Special Counsel: VA has downplayed ‘severity of systemic problems’
VA whistleblowers struggle to overcome “culture of non-responsiveness”
A report from an independent federal agency on Monday sharply criticized the Department of Veterans Affairs for failing to adequately respond to information from whistleblowers to “address systemic concerns that impact patient care” at VA facilities.
The report from the U.S. Office of Special Counsel blasted the VA for downplaying the severity of various identified problems at some of its facilities. It also outlined a number of examples of what it called “part of a troubling pattern of deficient patient care at VA facilities nationwide.”
Two veterans in a Veterans Affairs psychiatric facility languished for years without proper treatment, according to a scathing letter and report sent Monday to the White House by the U.S. Office of Special Counsel, or OSC.
In one case, a veteran with a service-connected psychiatric condition was in the facility for eight years before he received a comprehensive psychiatric evaluation; in another case, a veteran only had one psychiatric note in his medical chart in seven years as an inpatient at the Brockton, Massachusetts, facility.
Examples such as those are the core of the report released Monday by the OSC, an independent government agency that protects whistleblowers.
The OSC letter/report references issues at a number of VA facilities, including several previously reported problems at the Veterans Affairs Medical Center in Jackson, Mississippi that were noted in a September 17, 2013 letter. The OSC concluded in that earlier letter that “[T]he Department of Veterans Affairs (VA) has consistently failed to take responsibility for identified problems. Even in cases of substantiated misconduct, including acknowledged violations of state and federal law, the VA routinely suggests that the problems do not affect patient care.”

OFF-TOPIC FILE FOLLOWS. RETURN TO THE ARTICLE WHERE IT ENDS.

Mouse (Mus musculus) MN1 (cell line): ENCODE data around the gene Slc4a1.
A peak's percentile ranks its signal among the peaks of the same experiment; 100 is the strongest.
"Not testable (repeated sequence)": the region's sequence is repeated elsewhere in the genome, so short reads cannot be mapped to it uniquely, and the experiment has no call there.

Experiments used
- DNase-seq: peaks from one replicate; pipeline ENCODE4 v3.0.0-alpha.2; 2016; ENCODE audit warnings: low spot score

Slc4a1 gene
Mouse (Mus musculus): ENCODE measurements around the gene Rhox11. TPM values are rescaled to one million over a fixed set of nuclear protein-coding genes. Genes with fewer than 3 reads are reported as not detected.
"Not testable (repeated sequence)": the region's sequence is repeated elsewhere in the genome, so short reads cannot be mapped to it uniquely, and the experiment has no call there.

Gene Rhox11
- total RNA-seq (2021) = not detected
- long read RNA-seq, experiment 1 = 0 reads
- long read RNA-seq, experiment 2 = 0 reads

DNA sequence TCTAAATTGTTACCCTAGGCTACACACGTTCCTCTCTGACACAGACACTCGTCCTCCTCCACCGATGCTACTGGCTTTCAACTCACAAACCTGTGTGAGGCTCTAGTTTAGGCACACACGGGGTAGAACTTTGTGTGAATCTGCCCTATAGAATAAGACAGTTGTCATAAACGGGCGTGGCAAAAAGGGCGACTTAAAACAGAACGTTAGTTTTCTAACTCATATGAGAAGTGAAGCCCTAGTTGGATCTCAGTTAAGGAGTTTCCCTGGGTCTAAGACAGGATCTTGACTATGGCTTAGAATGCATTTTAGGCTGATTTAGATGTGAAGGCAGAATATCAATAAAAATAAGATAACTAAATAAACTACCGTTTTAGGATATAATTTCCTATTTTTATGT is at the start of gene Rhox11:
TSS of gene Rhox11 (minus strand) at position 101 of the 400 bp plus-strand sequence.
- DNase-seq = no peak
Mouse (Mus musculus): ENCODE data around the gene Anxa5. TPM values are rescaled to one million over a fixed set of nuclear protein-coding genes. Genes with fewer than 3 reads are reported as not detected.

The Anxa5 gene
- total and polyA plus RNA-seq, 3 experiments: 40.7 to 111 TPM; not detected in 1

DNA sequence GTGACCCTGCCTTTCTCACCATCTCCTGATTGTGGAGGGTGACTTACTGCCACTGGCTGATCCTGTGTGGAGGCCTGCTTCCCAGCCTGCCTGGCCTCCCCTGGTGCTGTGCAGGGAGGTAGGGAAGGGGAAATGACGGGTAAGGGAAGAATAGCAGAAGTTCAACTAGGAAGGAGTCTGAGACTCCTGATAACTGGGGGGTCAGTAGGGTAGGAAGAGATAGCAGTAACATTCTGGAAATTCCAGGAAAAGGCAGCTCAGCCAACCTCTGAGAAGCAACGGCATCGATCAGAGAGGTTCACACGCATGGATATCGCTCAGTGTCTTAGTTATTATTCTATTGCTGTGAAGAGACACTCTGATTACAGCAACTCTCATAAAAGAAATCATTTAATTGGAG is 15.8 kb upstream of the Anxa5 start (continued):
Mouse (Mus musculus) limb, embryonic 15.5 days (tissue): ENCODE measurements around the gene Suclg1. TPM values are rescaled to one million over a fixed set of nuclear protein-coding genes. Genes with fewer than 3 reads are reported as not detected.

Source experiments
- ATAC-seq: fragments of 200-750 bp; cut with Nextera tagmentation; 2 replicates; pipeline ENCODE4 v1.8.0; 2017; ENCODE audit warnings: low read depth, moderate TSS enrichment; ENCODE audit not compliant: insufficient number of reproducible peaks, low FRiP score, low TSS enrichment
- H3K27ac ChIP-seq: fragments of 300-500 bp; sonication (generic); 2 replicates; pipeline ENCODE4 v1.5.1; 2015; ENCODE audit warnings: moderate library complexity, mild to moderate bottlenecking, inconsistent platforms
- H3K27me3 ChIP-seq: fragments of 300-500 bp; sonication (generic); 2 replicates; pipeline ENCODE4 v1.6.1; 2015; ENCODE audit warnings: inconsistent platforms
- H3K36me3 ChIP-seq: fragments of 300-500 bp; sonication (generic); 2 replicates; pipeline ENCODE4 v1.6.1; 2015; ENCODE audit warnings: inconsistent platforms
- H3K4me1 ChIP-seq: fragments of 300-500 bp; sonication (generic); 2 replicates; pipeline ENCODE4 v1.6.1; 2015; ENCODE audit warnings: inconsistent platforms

The report also goes on to note that OSC currently has over 50 pending cases of whistleblower disclosures from VA employees that “allege threats to patient health or safety,” 29 of which have been referred to the VA for investigation.
In outlining the ongoing deficiencies in the VA’s responses to disclosures from whistleblowers, the OSC expressed some especially harsh criticism of the agency. From the letter sent Monday by U.S. special counsel Carolyn Lerner:
I remain concerned about the Department’s willingness to acknowledge and address the impact these problems may have on the health and safety of veterans. The VA, and particularly the VA’s Office of the Medical Inspector (OMI), has consistently used a “harmless error” defense, where the Department acknowledges problems but claims patient care is unaffected. This approach has prevented the VA from acknowledging the severity of systemic problems and from taking the necessary steps to provide quality care to veterans. As a result, veterans’ health and safety has been unnecessarily put at risk.
Monday’s report from the OSC comes just over two weeks after the federal agency said it was investigating allegations of retaliation against dozens of whistleblowers in the Department of Veterans Affairs.
Read the full letter/report from the U.S. Office of Special Counsel here.
A video report from CNN can be viewed below.
[Featured image: CNN video]
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But hey, let’s let the federal government take over the ENTIRE health care system.
Given what we’ve seen with the VA system and IRS targeting of people who don’t bow down to federal-employee-union pandering pols, what could possibly go wrong?
The problem I have with the special prosecutor solution is that it requires action by the Justice department. Andrew McCarthy has another suggestion (written in relation to the IRS, but the solution applies to all government agencies)- Just impeach the corrupt officials.
The house investigates and impeaches (Indicts}. If the democratic controlled Senate refuses to conduct a trial the public can judge them at the polls.